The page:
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A concept based on the Canadian healthcare system.
A concept based on the Canadian healthcare system.
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Humanize Reader’s Digest Canada Pushes Euthanasia, Ignores Hospice

Originally published at National Review

The push is on in Canada to normalize euthanasia as the best way to die — to save money and emotional turmoil. How hard is the push? Reader’s Digest Canada — no less — has published a guide to end-of-life planning that pushes euthanasia and doesn’t even mention hospice.

The guide advises readers to “pick the right time” to die, i.e., be euthanized — euphemistically known as “medical assistance in dying” (MAID). From “The Ultimate Guide to End of Life Planning”:

A scheduled death can allow people to say goodbye in the way they want. According to Helen Long, a MAID is often like a celebration of life—except the guest of honour gets to be there. “A friend of my dad had a classic car, and he and his son went for one last drive around the neighbourhood,” she says. “Once a person makes a decision, it’s often a very freeing experience for them. It gives them back their control.”

The allusion is to “the guest of honour” is to euthanasia parties, where people attend to say goodbye and watch the patient be killed or — as happens in the U.S.A. — take poison pills. In my view, people who attend such gatherings validate suicide and are morally complicit in the death.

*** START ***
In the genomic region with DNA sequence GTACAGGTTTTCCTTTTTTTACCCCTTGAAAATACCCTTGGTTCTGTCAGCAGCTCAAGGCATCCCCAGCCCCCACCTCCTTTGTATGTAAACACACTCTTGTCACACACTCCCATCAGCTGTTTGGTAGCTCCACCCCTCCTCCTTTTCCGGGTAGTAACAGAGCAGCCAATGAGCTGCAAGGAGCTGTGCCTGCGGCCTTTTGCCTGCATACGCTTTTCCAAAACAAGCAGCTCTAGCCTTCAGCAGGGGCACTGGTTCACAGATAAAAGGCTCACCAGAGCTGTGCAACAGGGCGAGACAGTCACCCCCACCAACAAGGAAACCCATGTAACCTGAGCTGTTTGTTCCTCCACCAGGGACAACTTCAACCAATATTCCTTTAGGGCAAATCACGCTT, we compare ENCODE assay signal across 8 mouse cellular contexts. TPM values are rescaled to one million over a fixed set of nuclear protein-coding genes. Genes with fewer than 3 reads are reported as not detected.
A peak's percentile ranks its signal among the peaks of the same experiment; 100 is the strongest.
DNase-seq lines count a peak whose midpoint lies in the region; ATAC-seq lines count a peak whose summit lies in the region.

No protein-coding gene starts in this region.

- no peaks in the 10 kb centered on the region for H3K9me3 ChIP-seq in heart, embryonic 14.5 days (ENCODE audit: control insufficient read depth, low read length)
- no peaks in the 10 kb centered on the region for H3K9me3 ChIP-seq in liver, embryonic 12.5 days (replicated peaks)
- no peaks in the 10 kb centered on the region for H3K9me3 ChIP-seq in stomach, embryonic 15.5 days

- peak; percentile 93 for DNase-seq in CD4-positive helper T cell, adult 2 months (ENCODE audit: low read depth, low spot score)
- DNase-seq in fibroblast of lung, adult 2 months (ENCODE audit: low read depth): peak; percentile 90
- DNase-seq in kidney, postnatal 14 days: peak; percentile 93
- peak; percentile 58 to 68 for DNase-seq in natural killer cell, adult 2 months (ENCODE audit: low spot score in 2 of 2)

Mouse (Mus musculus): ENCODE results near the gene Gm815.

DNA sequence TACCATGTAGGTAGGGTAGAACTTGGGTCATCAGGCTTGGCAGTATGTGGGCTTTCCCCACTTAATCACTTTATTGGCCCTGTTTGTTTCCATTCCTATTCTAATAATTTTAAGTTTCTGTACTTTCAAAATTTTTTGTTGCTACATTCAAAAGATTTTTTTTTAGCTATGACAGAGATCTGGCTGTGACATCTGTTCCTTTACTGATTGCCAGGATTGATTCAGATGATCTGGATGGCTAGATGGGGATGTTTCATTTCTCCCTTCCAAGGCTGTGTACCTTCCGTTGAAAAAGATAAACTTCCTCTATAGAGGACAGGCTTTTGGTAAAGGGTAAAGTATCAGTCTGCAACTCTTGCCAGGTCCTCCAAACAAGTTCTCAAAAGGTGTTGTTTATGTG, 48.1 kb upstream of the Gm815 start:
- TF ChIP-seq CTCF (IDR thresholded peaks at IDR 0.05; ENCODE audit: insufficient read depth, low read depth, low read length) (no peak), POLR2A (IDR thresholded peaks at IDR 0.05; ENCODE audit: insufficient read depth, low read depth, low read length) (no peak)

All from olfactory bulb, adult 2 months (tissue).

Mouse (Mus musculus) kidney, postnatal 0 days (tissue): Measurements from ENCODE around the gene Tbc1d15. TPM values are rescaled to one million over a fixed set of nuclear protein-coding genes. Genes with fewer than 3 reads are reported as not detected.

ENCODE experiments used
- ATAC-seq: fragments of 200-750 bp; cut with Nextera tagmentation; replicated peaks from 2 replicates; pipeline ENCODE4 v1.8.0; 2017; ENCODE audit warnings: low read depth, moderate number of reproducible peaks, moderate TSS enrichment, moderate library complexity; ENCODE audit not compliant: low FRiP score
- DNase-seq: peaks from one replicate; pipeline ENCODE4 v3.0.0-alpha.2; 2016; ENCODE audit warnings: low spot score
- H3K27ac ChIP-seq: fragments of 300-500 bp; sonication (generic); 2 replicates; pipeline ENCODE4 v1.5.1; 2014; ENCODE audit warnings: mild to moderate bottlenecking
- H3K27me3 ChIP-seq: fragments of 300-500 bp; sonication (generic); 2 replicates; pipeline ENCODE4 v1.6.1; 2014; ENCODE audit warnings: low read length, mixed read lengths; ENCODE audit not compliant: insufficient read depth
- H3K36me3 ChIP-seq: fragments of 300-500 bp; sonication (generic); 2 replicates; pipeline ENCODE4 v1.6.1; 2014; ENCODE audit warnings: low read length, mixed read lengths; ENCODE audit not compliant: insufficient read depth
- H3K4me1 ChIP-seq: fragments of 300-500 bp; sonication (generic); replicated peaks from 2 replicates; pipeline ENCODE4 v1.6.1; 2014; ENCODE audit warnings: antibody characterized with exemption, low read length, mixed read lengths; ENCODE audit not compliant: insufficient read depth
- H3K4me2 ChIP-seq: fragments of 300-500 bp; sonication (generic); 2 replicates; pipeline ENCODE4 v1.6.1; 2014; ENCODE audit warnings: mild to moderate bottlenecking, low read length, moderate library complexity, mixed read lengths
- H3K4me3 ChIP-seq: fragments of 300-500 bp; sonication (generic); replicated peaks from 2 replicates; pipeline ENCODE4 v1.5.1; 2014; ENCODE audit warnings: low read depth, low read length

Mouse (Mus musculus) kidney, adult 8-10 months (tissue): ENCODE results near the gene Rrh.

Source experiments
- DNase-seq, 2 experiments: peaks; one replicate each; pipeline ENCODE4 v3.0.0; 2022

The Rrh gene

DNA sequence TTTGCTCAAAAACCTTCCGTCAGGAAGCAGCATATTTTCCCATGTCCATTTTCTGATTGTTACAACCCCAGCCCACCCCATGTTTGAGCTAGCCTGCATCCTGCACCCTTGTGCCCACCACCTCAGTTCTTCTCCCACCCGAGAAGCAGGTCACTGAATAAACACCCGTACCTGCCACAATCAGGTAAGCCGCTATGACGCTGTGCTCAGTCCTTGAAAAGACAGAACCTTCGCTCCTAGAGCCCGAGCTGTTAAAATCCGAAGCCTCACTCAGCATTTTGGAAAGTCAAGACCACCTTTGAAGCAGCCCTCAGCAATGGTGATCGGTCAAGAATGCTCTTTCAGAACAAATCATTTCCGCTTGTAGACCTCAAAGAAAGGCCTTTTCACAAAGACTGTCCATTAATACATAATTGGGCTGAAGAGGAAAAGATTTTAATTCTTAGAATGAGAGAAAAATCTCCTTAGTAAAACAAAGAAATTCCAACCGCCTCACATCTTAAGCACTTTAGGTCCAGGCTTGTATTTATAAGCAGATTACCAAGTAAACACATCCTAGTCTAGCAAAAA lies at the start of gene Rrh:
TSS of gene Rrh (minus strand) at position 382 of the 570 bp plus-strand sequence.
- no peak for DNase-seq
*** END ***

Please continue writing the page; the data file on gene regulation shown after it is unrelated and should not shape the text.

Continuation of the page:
Suicide prevention? Ha! What’s that?

Meanwhile, the guide is notable for what it leaves out. As mentioned above, there is no discussion of the compassionate services available to terminally ill people and their families from hospice, such as pain control, chaplaincy, volunteers, home-care givers, and the like.

Nor is there any discussion about how to access pain and symptom control. Nor of how to overcome the existential fear and anxieties — such as worries about being a burden — that are the primary cause of people asking doctors to kill them, but which can be significantly ameliorated with the proper interventions.

When the Reader’s Digest Canada boosts killing — and gives extremely short shrift to caring — and indeed, leaves out the most important information fearful terminally ill patients and their families need to make proper decisions, you know the culture of death has gone mainstream.

Shame on the Reader’s Digest Canada.

Wesley J. Smith

Chair and Senior Fellow, Center on Human Exceptionalism
Wesley J. Smith is Chair and Senior Fellow at the Discovery Institute’s Center on Human Exceptionalism. Wesley is a contributor to National Review and is the author of 14 books, in recent years focusing on human dignity, liberty, and equality. Wesley has been recognized as one of America’s premier public intellectuals on bioethics by National Journal and has been honored by the Human Life Foundation as a “Great Defender of Life” for his work against suicide and euthanasia. Wesley’s most recent book is Culture of Death: The Age of “Do Harm” Medicine, a warning about the dangers to patients of the modern bioethics movement.
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